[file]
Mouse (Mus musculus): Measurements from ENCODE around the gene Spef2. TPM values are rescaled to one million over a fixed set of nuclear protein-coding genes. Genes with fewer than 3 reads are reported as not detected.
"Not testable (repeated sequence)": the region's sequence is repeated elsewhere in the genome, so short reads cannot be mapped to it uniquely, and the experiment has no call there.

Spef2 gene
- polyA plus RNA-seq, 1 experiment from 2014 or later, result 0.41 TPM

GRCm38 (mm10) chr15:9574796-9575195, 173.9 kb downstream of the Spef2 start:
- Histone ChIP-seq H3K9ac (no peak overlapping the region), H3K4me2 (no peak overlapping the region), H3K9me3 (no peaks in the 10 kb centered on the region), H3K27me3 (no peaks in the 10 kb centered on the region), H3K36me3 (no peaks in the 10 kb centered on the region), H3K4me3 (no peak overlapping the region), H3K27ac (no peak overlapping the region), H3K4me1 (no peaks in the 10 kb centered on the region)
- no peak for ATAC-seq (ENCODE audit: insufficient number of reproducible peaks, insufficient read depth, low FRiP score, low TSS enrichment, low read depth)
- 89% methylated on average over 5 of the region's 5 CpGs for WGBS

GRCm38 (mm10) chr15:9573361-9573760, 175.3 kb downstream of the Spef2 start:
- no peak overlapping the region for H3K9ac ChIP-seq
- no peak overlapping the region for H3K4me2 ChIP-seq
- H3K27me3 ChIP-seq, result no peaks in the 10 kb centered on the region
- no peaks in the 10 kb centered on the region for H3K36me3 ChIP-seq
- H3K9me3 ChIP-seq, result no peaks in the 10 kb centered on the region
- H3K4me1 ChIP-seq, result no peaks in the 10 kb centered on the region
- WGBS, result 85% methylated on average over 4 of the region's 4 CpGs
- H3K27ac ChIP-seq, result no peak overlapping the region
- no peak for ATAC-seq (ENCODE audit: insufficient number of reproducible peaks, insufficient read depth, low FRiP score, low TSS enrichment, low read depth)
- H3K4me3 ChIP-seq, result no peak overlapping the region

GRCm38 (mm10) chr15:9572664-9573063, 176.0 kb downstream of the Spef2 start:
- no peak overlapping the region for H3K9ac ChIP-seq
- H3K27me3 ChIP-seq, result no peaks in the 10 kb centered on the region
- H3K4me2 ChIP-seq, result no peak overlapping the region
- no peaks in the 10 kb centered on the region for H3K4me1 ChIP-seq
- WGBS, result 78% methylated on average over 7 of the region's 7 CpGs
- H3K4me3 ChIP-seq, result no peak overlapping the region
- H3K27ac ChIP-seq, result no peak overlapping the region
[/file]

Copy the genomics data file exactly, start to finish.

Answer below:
Mouse (Mus musculus): Measurements from ENCODE around the gene Spef2. TPM values are rescaled to one million over a fixed set of nuclear protein-coding genes. Genes with fewer than 3 reads are reported as not detected.
"Not testable (repeated sequence)": the region's sequence is repeated elsewhere in the genome, so short reads cannot be mapped to it uniquely, and the experiment has no call there.

Spef2 gene
- polyA plus RNA-seq, 1 experiment from 2014 or later, result 0.41 TPM

GRCm38 (mm10) chr15:9574796-9575195, 173.9 kb downstream of the Spef2 start:
- Histone ChIP-seq H3K9ac (no peak overlapping the region), H3K4me2 (no peak overlapping the region), H3K9me3 (no peaks in the 10 kb centered on the region), H3K27me3 (no peaks in the 10 kb centered on the region), H3K36me3 (no peaks in the 10 kb centered on the region), H3K4me3 (no peak overlapping the region), H3K27ac (no peak overlapping the region), H3K4me1 (no peaks in the 10 kb centered on the region)
- no peak for ATAC-seq (ENCODE audit: insufficient number of reproducible peaks, insufficient read depth, low FRiP score, low TSS enrichment, low read depth)
- 89% methylated on average over 5 of the region's 5 CpGs for WGBS

GRCm38 (mm10) chr15:9573361-9573760, 175.3 kb downstream of the Spef2 start:
- no peak overlapping the region for H3K9ac ChIP-seq
- no peak overlapping the region for H3K4me2 ChIP-seq
- H3K27me3 ChIP-seq, result no peaks in the 10 kb centered on the region
- no peaks in the 10 kb centered on the region for H3K36me3 ChIP-seq
- H3K9me3 ChIP-seq, result no peaks in the 10 kb centered on the region
- H3K4me1 ChIP-seq, result no peaks in the 10 kb centered on the region
- WGBS, result 85% methylated on average over 4 of the region's 4 CpGs
- H3K27ac ChIP-seq, result no peak overlapping the region
- no peak for ATAC-seq (ENCODE audit: insufficient number of reproducible peaks, insufficient read depth, low FRiP score, low TSS enrichment, low read depth)
- H3K4me3 ChIP-seq, result no peak overlapping the region

GRCm38 (mm10) chr15:9572664-9573063, 176.0 kb downstream of the Spef2 start:
- no peak overlapping the region for H3K9ac ChIP-seq
- H3K27me3 ChIP-seq, result no peaks in the 10 kb centered on the region
- H3K4me2 ChIP-seq, result no peak overlapping the region
- no peaks in the 10 kb centered on the region for H3K4me1 ChIP-seq
- WGBS, result 78% methylated on average over 7 of the region's 7 CpGs
- H3K4me3 ChIP-seq, result no peak overlapping the region
- H3K27ac ChIP-seq, result no peak overlapping the region